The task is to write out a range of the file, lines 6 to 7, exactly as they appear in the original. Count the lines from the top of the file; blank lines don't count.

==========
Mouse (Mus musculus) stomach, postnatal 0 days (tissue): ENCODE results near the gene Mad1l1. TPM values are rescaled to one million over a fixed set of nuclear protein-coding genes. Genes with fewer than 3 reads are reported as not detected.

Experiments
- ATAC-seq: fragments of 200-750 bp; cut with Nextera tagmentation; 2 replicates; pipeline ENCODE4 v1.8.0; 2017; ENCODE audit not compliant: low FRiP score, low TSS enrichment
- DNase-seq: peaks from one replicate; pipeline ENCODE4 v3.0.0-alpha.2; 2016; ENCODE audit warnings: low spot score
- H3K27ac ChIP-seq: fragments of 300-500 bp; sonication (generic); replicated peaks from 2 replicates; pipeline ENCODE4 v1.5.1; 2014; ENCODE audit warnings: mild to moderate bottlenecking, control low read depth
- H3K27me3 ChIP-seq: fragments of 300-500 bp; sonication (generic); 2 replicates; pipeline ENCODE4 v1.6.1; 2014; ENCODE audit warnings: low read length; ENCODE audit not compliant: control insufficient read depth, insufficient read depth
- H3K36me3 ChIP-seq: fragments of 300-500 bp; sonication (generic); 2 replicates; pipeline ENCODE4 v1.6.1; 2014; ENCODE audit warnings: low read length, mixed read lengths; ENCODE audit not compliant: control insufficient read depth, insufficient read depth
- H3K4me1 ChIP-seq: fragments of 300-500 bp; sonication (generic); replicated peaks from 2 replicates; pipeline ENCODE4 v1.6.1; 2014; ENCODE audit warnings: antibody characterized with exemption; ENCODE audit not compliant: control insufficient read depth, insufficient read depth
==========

- H3K27me3 ChIP-seq: fragments of 300-500 bp; sonication (generic); 2 replicates; pipeline ENCODE4 v1.6.1; 2014; ENCODE audit warnings: low read length; ENCODE audit not compliant: control insufficient read depth, insufficient read depth
- H3K36me3 ChIP-seq: fragments of 300-500 bp; sonication (generic); 2 replicates; pipeline ENCODE4 v1.6.1; 2014; ENCODE audit warnings: low read length, mixed read lengths; ENCODE audit not compliant: control insufficient read depth, insufficient read depth